Ø I love Neil Gaiman for his imagination and his incredible use of language to paint vivid and occasionally hilarious word pictures. I recently reread Foundation by Isaac Asimov. His writing is so elegant in its precision. Never a wasted word.
Ø Scalzi’s “Old Man’s War” is hilarious and beautifully crafted with poignant and brilliant images, as well as a high level of irony.
Ø I also read quite a few Indie authors to see what other people are doing. I can learn from anyone. I read, alert to what works as well as what does not, and try not to commit the same mistakes.
Ø Sometimes I read because the topic interests me, but I cannot finish books where the characters do not engage me, or the language and grammar keep ejecting me from the storyline. Well-crafted relatable characters draw me in more than anything else, then when the language sings, it is a bonus. To loosely quote Mark Twain, “The difference between the right word and the perfect word is like the difference between the lightning bug and lightning.”
· J.R.R. Tolkien was not considered fanciful, yet he was poetic. As it is for me, literature was art to him. You were quoted as saying, ‘I love the sound of words strung together.’ So, what do you see – or hear – in the artistry of literature?
o I also have spent a significant amount of time involved singing both as an amateur and a professional (professional means I got paid not famous) so the cadence and rhythm of words are important to me.
Ø How do you define art, and how can words fit into that category, in your opinion?
§ Can anybody truly define art? Words can convey images, and emotions, and transform people’s hearts and minds, or at least entertain them. Perhaps that is what art is for, but a definition of it escapes me.
v Why is writing your choice medium? Why not paint or play an instrument?
§ I smirked as I read the question.
§ I sing, or hum, constantly. (Drives my wife crazy.) There is a soundtrack of my own musical inventions running through my head on most days, but I have never been taught to read music or play an instrument (A source of great sorrow for me). I have jammed vocally with some incredibly talented musicians and sang, as the frontman, in a touring rock band, until I had children.
§ I have taken up painting landscapes in oil, and people tell me they are quite good (perhaps they don’t want to hurt my feelings).
§ I never had the opportunity to bond with other art forms early in my life because of finances and isolation. So writing is my first love. All you need to write is a pencil and some paper. (So accessible.) It is the logical progression from nomadic hunters sitting around the campfire swapping yarns.
v What makes words sound beautiful to you?
§ Alliteration, onomatopoeia, rhythm, and cadence. There is music in a well-crafted sentence or paragraph. I always read what I’ve written aloud to eliminate awkward phrases or tongue-twisters. I speak bits and pieces of other languages, but English is so broad and expressive with all the words borrowed from different cultures that I feel is perfect for poetry. Many people from other language groups try to write in English, either because of its broad adoption internationally or because of its expressive capability (I’m not sure which figures more prominently.) and often fail in the execution. It is not easy to write in English, even for native speakers.
Ø As a fellow author, I love how one word can express the same as many. For example: sultry… depleted… torn. These are simple words, yet sexy and powerful. Do you feel there is a place in modern literature for more descriptive vocabulary or should writers go with the ‘keep it simple’ ideology? Why, or why not?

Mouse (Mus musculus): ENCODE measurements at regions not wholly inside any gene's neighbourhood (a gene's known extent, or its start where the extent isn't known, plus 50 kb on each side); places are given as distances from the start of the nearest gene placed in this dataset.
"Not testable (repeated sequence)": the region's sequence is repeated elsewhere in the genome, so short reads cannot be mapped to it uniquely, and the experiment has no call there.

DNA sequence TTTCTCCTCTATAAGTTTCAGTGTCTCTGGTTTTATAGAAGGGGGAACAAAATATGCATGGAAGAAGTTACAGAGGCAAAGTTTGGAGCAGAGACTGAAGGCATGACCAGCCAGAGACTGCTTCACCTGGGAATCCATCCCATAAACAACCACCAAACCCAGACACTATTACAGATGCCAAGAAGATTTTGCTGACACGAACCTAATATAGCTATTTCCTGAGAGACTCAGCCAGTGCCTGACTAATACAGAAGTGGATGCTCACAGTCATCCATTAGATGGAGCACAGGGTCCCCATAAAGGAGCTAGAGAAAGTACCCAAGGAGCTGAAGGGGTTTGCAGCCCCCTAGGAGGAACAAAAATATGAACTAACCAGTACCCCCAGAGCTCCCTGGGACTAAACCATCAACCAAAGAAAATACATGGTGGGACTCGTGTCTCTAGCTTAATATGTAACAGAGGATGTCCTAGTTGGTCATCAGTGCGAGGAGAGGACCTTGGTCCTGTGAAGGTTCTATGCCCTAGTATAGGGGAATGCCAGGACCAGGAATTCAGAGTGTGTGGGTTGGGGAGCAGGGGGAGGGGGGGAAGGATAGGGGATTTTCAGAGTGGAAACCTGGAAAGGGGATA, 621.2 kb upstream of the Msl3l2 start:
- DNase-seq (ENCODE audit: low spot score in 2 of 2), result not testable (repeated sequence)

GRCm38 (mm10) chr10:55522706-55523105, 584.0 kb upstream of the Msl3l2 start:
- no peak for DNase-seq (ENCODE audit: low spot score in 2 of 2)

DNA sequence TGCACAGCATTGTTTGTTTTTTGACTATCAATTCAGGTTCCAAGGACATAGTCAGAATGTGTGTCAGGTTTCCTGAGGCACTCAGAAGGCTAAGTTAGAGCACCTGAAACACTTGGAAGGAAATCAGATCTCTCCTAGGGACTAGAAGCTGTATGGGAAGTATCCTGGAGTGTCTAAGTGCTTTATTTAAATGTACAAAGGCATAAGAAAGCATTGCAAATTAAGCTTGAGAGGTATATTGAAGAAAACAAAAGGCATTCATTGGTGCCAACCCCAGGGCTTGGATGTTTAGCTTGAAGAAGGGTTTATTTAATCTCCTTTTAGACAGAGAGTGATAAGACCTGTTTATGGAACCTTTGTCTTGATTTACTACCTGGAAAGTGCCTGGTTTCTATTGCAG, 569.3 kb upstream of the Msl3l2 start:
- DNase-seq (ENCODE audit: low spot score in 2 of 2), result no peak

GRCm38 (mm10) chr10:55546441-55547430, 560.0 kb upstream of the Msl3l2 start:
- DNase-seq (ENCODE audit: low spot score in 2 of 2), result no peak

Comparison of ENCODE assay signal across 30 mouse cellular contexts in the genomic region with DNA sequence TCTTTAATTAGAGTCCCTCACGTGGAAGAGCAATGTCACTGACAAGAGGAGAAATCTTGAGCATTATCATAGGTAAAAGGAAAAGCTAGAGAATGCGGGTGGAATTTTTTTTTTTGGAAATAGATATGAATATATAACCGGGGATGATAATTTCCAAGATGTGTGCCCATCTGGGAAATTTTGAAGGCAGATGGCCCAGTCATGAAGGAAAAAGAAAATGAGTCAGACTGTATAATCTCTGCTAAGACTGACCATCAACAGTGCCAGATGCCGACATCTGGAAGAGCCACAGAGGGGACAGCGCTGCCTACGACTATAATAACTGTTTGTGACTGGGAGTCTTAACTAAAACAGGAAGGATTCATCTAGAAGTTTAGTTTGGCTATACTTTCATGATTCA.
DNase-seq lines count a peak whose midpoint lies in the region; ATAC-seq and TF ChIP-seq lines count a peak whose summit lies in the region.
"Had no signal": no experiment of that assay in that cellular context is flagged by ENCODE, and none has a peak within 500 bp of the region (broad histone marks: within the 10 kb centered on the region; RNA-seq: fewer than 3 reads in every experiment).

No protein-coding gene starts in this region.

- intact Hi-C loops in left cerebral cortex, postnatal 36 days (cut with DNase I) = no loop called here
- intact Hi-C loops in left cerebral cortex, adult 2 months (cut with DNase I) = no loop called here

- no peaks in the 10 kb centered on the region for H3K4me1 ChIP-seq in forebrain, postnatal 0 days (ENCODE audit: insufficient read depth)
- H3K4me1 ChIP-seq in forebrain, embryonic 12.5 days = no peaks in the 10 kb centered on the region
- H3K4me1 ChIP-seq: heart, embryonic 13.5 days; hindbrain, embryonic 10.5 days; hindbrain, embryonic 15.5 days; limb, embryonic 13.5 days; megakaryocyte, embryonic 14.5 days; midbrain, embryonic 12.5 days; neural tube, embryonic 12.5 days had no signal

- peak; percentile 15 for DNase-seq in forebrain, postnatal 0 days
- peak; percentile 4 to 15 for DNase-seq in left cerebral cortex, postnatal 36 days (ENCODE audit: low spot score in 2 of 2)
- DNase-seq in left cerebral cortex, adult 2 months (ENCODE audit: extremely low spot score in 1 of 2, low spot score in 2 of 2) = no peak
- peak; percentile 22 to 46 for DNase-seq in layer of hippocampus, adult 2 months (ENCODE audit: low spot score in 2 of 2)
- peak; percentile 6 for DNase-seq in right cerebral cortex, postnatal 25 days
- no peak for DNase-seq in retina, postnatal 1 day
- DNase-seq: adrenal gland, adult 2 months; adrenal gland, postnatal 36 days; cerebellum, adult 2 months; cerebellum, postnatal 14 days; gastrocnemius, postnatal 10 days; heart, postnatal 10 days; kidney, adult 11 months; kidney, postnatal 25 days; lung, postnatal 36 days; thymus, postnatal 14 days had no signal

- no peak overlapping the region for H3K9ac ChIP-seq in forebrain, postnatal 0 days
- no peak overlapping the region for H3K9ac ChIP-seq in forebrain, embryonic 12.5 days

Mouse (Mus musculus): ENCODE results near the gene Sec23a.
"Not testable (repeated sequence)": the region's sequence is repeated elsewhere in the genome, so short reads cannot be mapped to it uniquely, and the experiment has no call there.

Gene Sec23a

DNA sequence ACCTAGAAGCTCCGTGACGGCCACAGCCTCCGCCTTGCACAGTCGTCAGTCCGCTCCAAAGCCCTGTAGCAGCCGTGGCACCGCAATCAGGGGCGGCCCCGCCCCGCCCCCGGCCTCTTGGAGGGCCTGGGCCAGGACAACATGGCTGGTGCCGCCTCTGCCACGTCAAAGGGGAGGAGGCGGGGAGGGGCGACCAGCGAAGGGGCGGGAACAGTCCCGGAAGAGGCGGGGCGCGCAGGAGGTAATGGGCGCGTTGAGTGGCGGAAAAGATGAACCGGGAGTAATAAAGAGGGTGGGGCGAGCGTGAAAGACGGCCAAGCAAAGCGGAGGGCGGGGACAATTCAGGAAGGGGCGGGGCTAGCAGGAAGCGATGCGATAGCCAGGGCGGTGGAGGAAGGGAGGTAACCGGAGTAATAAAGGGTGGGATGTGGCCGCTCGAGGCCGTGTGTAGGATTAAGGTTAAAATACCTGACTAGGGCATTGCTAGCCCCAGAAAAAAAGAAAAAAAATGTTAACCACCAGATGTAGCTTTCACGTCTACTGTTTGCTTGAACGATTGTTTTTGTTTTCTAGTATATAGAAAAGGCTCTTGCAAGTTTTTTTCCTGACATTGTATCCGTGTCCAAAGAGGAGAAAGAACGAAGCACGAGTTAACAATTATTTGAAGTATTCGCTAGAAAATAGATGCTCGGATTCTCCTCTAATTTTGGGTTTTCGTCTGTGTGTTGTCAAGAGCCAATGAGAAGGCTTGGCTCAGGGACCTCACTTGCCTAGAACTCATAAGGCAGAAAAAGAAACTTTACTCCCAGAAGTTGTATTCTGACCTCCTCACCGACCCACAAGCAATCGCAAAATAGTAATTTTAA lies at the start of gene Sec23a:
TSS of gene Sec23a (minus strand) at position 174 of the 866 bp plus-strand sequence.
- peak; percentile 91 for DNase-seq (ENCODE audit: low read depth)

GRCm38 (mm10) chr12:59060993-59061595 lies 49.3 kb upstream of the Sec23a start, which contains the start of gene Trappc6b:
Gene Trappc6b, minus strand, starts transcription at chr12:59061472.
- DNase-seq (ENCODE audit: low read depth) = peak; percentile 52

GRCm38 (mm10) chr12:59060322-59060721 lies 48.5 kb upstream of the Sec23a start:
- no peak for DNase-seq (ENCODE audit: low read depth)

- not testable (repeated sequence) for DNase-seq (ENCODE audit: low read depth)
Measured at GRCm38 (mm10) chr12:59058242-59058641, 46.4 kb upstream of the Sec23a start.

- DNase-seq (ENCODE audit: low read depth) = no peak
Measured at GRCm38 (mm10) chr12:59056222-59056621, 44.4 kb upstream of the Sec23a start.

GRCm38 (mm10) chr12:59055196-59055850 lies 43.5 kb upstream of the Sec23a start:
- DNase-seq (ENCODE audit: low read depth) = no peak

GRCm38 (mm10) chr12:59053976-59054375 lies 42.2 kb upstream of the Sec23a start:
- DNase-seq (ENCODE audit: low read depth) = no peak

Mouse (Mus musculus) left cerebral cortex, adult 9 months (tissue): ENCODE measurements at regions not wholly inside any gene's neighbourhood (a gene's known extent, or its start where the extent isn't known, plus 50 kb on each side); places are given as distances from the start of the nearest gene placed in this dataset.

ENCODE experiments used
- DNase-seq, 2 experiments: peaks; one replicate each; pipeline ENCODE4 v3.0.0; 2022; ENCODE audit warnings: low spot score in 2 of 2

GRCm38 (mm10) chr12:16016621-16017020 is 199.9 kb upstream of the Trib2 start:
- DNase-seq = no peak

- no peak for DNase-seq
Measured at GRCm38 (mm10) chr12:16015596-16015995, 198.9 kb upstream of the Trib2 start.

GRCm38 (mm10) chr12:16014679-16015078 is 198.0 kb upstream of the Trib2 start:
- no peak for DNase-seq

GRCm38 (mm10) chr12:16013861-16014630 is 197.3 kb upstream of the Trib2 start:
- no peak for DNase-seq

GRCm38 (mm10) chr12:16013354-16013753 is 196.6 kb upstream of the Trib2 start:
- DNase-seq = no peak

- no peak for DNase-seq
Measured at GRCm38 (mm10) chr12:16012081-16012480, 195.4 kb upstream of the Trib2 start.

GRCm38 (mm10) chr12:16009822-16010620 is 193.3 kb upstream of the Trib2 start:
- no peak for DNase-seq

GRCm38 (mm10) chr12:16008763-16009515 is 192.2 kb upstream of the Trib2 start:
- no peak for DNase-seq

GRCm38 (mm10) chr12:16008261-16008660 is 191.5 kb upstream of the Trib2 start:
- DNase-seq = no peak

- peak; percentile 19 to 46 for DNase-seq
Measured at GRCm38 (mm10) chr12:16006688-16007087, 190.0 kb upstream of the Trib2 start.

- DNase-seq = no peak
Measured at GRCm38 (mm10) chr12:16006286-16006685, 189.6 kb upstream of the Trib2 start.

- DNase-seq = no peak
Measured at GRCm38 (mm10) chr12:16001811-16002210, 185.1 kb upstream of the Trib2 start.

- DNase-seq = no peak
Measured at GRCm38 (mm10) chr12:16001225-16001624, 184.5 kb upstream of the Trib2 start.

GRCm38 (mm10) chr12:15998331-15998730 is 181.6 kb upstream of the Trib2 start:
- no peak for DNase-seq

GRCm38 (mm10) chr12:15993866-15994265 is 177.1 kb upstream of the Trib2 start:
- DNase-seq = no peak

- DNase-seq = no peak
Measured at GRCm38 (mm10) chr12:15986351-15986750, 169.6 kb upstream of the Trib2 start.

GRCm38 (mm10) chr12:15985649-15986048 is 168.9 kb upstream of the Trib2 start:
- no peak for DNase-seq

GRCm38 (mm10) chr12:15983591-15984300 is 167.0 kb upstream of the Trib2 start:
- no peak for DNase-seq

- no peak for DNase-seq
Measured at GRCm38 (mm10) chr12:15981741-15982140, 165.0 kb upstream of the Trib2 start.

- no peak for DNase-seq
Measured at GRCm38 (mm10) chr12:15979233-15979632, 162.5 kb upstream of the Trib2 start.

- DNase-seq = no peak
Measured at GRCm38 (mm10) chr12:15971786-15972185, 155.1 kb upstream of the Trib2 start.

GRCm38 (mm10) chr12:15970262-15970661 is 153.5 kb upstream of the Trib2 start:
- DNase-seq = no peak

§ I think we need to strike a balance between simplicity and artistry. Readers should not need to keep a dictionary beside them while reading, but we can, and should, elevate people’s vocabulary if the “perfect” word makes the story sing. In eBooks, highlighting the word gives you an instant definition with minimal effort. The only caveat is that it disrupts the flow of the story. I like using descriptive beats to eliminate dialogue tags wherever possible to add emotional depth. (It’s a learning process.)
· Do you think there’s a place in today’s world for poetry or is that a dying art?
o There is always a place for poetry, that said, I cannot relate to much of the “poetry” I have encountered lately, and some I find hard to even call poetic. There is a sort of snobbery attached to poetry that I find offensive, and I think in some cases, the emperor walks naked while everyone fawns over the beauty of his garments. Poetry should be both beautiful and accessible.
· J.R.R. Tolkien and his fellowship of friends believed that, with God’s help, they could change the world for the better through the beauty of art. What do you think of this concept?
o As Psalm 19 says: The heavens declare the glory of God; the skies proclaim the work of his hands. Having spent the better part of my life searching for meaning and purpose, I would agree. There is something in beauty, whether it is natural or manmade, that draws us upward toward the divine.
4. Your book series sounds fascinating and has J.R.R. Tolkien’s spirit to it from what I can tell. Let’s discuss your stories and characters in this section!
· Where does your story begin and, briefly, what adventure will the book series take us on?
o The story is a voyage of discovery for the main characters who are all from the three competing sentient species which populate Aarda. Various personal calamities set them on a path to self-discovery. Along the way, they meet and form a family of sorts. On the journey, they discover they have a part to play in a larger cosmic conflict of good versus evil.
· What made you want to write this story, and why is it important to you?
o These days our society is divided, liberal vs. conservative, environmentalists vs. industrialists, and on it goes. There’s so much animosity. The gaps continue widening with no common ground in sight.